SOA governance: Preventing rogue services

One analyst's guide to managing complex service-oriented architectures.

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An SLM console is the principal run-time monitoring and administration node for SOA governance. SLM consoles also support real-time visualization and control of the end-to-end behavior of an SOA in run-time. Enterprises can deploy consoles in centralized or decentralized configurations and can access them through browsers, SOAP interfaces, vendor-proprietary GUIs or other means.

Enterprise IT can integrate SLM consoles into broader management suites that also handle application, system or network management. Enterprises usually deploy SLM consoles in conjunction with registries or repositories of administrator-defined SLAs and other policies. Increasingly, SLM consoles connect to distributed agents through Web Services Distributed Management, a set of Organization for the Advancement of Structured Information Standards standards.

SLM pure plays include Actional (a unit of Progress Software), AmberPoint, Reactivity and SOA Software (which recently acquired another pure play, Blue Titan). Platform vendors with SLM tools or embedded functionality include BEA, HP, IBM Tivoli, Oracle and webMethods. Tibco has announced plans to include SLM and a UDDI registry in its Project Matrix SOA/ESB offerings later this year.

SOA platform vendors will continue to add comprehensive SLM features to their product architectures, as well as such ESB features as dynamic content-based routing and distributed transactions.

To address scalability and performance, more vendors will begin packaging SLM agents as hardware appliances. IBM's DataPower Technology group is a pioneer in the SLM appliance market. Other vendors, such as Cisco with its Application-Oriented Networking (AON) product family, will provide intermediary appliances that operate as PEPs for run-time SOA governance. Appliances enable run-time governance tools to "allocate [million instructions per second] flexibly through an SOA based on changing workloads," says Bill Ruh, managing director of Cisco's AON services team.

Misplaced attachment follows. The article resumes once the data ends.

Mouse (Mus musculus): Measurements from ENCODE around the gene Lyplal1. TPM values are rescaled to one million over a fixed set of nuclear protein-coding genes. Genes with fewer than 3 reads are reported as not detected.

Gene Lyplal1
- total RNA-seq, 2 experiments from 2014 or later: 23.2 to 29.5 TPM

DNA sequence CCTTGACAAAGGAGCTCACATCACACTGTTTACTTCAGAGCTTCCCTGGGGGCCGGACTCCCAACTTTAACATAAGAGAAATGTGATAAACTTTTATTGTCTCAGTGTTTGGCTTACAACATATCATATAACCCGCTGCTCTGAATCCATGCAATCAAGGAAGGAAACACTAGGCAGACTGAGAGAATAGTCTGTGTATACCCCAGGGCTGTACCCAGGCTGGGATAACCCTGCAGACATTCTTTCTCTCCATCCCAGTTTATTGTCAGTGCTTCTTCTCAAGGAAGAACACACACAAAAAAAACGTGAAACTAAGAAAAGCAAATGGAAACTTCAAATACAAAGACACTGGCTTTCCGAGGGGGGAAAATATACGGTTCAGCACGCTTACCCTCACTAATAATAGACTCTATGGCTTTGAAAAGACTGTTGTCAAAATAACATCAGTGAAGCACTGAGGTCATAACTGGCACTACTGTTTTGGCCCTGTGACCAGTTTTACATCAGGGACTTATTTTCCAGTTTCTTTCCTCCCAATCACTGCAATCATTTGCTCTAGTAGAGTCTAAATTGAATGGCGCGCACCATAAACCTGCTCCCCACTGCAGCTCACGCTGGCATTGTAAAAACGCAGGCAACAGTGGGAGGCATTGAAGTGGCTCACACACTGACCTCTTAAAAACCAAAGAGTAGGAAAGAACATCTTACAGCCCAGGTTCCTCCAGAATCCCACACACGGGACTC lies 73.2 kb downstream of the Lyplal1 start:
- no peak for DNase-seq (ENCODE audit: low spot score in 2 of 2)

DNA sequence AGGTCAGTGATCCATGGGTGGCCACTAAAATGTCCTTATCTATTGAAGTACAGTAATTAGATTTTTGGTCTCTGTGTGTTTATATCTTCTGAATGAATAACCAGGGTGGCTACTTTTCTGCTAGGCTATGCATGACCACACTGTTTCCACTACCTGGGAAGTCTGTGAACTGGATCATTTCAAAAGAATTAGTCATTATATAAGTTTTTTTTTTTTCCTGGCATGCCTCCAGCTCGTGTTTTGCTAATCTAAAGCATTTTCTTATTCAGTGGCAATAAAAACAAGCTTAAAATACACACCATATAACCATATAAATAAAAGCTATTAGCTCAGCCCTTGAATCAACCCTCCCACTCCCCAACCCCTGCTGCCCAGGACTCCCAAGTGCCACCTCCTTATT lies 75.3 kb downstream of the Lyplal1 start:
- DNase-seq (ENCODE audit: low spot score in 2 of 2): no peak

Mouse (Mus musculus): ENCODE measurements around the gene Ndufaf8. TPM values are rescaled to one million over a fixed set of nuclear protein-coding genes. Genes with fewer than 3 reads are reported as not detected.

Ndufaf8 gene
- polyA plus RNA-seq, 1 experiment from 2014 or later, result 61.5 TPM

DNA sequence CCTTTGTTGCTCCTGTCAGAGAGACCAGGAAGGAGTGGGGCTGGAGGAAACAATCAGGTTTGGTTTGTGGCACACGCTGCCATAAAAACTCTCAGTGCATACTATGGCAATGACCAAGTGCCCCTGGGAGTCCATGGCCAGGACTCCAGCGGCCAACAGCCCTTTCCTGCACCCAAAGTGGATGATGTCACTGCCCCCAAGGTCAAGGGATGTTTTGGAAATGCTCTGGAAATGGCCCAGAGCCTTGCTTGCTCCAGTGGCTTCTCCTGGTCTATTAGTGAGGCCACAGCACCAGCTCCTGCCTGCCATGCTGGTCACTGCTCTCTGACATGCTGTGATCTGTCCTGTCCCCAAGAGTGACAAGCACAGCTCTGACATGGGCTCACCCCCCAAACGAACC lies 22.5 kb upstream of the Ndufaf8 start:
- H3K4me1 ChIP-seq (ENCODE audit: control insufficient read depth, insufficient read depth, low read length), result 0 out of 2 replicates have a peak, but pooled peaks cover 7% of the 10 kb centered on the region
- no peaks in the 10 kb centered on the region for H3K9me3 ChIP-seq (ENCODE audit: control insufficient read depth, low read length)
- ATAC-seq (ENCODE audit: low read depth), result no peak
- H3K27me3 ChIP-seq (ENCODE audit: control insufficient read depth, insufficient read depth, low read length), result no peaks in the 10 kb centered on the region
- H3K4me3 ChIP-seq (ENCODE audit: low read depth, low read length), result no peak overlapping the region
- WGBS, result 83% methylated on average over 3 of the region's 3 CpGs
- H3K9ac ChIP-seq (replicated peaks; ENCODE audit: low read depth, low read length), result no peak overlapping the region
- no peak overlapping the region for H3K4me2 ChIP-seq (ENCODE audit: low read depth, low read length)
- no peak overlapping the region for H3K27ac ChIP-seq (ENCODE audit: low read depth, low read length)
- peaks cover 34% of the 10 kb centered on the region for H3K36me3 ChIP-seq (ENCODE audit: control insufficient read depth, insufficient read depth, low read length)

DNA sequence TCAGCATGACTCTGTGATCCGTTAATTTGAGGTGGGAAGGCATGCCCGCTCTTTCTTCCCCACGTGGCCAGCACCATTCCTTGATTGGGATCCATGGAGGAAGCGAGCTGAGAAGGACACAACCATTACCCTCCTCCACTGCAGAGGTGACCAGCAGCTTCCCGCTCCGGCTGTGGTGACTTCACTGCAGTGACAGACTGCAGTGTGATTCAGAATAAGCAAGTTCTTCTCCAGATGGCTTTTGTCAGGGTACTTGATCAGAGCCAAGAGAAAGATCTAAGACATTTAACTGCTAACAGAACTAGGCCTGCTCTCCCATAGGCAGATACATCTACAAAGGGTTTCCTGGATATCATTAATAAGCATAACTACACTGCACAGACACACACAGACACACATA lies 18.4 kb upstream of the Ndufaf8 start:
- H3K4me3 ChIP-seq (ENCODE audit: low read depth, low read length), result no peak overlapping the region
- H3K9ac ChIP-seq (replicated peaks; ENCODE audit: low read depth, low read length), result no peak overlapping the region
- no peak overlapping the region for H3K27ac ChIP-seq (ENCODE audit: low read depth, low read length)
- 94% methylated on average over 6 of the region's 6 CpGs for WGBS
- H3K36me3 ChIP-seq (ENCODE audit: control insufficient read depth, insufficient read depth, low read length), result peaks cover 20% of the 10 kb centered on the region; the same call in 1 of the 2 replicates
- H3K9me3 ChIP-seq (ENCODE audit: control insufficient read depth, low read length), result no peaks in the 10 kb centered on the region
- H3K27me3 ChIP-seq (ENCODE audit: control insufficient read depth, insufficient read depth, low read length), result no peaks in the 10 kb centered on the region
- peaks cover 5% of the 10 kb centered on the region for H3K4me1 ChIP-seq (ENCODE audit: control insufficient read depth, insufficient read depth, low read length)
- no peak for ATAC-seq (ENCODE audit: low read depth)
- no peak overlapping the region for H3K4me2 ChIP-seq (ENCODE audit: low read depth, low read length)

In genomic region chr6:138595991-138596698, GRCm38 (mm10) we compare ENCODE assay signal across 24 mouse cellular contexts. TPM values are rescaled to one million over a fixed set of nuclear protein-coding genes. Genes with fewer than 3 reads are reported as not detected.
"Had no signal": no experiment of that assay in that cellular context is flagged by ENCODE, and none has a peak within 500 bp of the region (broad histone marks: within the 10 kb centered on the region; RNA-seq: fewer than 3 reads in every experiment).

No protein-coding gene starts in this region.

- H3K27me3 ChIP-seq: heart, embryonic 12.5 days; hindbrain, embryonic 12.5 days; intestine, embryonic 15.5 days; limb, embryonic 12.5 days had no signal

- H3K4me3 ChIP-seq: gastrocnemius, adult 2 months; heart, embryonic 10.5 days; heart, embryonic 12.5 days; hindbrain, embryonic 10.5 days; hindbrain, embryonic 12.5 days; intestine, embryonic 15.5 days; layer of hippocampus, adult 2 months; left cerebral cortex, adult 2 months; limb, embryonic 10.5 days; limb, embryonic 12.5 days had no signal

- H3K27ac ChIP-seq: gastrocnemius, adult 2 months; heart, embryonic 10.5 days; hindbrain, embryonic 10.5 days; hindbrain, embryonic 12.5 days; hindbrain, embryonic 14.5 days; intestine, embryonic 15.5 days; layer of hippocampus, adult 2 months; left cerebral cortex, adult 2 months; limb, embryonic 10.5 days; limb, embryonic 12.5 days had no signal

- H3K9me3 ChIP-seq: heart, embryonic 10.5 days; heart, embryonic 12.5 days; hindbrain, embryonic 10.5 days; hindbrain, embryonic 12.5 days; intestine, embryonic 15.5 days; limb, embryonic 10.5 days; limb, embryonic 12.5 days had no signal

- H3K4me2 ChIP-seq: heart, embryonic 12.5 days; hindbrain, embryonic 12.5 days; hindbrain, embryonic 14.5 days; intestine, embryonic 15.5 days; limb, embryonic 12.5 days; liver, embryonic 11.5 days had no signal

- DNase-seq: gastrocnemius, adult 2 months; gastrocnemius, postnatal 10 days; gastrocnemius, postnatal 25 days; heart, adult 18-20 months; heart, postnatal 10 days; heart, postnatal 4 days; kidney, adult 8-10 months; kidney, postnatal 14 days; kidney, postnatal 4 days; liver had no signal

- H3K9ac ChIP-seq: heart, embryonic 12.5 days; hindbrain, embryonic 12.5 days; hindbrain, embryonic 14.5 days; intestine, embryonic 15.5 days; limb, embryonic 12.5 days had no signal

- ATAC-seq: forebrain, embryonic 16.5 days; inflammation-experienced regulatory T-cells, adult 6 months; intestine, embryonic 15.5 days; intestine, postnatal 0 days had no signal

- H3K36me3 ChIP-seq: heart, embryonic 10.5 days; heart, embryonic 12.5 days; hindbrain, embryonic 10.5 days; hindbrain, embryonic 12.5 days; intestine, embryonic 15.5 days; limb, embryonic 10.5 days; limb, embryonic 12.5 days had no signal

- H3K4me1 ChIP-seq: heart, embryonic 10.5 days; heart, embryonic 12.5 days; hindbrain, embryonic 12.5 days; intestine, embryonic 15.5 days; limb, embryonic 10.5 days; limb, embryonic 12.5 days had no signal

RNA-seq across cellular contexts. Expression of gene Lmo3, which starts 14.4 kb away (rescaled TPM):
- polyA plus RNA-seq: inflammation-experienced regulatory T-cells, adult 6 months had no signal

But fundamentally, SOA governance comes down to corporate culture, not technological plumbing. Enterprises also will need to sustain an IT governance culture that encourages maximum service reuse, through a full slate of SOA-focused training, incentives, visual development tools and best practices. Corporate-standard policies and design patterns must be embedded in development tools, and instilled through an all-pervading IT ethos. And the IT culture always must be driven by the business governance environment, leveraging reusable services to maximize return, agility, visibility and accountability.

A well-governed SOA provides a platform to harness the organization's full resources for competitive advantage. The alternative is a mess of myriad, scattered, poorly integrated services operating at cross-purposes.

Kobielus is a principal analyst at Current Analysis. He can be reached at 703-340-8134 or Tune into his blog at The opinions expressed are his own.

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Copyright © 2006 IDG Communications, Inc.

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